Hit by drought and debt, Indian farmers protest with human skulls and rats

NEW DELHI (Thomson Reuters Foundation) - Indian farmers hit by drought and debt displayed the skulls of fellow farmers believed to have committed suicide, and placed live rats in their mouths at a protest on Monday calling on Prime Minister Narendra Modi to save them from starvation.

A farmer from Tamil Nadu displays skulls, which he claims are the remains of Tamil farmers who have committed suicide, during a protest demanding a drought-relief package from the government, in New Delhi, March 22, 2017. REUTERS/Cathal McNaughton

The farmers, who travelled to the Indian capital from the southern state of Tamil Nadu, say lack of rains over the last year have led to crop failure, forcing many to take loans from banks and moneylenders to survive.

“These skulls are all that remains of our brothers who killed themselves because they could not repay their debts,” said P. Ayyakannu, president of South Indian Rivers Linking Farmers Association, sitting by a row of eight human skulls.

“It has come to the stage where hundreds of farmers are committing suicide due to the pressure of not being able to repay these loans, yet our prime minister is doing very little. We are here to demand Modi help us and write-off these debts.”

The Thomson Reuters Foundation could not verify if the skulls on display at the protest in Delhi’s city centre belonged to farmers who had committed suicide.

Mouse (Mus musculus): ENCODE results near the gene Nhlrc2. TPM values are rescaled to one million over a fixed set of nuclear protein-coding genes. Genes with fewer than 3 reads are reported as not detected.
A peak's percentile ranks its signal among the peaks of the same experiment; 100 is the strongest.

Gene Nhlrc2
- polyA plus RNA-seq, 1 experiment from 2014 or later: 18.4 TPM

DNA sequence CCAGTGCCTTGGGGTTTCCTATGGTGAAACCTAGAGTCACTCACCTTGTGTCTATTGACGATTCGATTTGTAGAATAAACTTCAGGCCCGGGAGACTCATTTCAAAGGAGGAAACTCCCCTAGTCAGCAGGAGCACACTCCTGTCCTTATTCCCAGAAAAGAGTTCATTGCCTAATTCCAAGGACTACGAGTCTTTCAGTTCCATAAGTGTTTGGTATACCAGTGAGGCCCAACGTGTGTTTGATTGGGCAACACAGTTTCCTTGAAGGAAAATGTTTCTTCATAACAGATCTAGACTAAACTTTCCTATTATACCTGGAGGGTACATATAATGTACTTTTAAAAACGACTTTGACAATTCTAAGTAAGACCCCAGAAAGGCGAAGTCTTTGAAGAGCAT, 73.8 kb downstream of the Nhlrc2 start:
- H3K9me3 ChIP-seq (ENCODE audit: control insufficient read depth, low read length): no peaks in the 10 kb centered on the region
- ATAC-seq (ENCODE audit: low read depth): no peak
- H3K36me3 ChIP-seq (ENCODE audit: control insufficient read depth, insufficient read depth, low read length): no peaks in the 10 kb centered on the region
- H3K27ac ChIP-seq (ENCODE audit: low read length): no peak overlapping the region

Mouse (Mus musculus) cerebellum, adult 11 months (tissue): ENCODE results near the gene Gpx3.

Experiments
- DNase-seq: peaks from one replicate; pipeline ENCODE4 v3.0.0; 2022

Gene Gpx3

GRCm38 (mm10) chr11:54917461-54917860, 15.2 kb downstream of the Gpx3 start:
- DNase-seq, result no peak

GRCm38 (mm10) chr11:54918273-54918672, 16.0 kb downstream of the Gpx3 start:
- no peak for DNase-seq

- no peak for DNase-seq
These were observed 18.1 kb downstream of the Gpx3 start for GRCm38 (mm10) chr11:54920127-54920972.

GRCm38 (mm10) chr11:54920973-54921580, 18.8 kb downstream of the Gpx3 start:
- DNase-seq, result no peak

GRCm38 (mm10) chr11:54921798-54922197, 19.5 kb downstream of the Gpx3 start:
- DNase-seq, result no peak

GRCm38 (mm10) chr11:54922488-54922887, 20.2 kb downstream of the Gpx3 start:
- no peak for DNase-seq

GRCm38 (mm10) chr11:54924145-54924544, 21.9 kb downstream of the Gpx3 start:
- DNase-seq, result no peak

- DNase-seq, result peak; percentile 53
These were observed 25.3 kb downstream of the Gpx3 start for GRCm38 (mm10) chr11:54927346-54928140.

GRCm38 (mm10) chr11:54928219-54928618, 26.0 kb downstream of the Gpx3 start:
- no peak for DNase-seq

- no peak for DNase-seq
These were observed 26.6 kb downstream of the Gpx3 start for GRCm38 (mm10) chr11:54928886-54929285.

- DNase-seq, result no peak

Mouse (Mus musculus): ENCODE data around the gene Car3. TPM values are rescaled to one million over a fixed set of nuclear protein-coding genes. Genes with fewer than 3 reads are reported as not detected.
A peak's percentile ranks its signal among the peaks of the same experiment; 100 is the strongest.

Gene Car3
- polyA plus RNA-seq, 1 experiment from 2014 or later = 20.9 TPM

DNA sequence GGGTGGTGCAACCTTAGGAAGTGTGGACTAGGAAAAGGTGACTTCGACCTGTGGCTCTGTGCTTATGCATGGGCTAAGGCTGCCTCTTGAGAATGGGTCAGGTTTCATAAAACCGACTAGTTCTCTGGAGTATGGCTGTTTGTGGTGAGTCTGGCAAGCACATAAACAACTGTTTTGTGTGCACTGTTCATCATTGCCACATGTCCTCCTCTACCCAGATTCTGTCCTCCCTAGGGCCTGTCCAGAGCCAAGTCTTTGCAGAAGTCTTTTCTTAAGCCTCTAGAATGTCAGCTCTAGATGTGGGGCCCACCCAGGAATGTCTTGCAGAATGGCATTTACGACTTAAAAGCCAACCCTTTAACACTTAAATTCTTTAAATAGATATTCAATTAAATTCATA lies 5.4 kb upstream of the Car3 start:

Tens of thousands of Indian farmers have killed themselves over the last decade - by drinking pesticides or hanging themselves from trees - as unseasonal rains and drought combined with lower global commodity prices have hurt farm incomes.

More than 12,600 farmers and agricultural labourers committed suicide in 2015 alone - making up almost 10 percent of all suicides in India, according to the National Crime Records Bureau (NCRB).

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Almost 60 percent of the suicides were caused by bankruptcy and indebtedness or farming-related issues, said the NCRB, and almost three-quarters of victims were farmers cultivating land plots of less than two hectares (five acres).


Since sweeping to power almost three years ago, Modi has introduced a national crop damage insurance scheme, promised to improve irrigation and input subsidies to farmers if a third of their crop is damaged.

But farmers’ unions say the implementation of these measures has been slow.

In searing midday heat, over 100 farmers dressed in green turbans and loin cloths sat bare-chested on the roadside.

They chanted slogans and shared stories of watching their rice and cotton crops wither away, and spoke of borrowing money to pay their children’s school fees, buy food and even to repay existing debts.

Some held up large white rats and placed the squirming rodents between their teeth -- saying they would be forced to eat them in order to avoid starvation.

“This is not just about the farmers in Tamil Nadu, but about farmers all over India. We are all facing the same problems,” said Rakesh Tikait, president of the Bhartiya Kisan Union, a union representing thousands of farmers in northern India.

“We want the government to write-off all our loans, introduce a profitable prices for all agricultural products, and provide proper compensation for crop losses due to the drought.”

Tikait said it was also necessary for the government to follow through on pledges to interlink river systems as a means of increasing water availability to drought-hit farmers.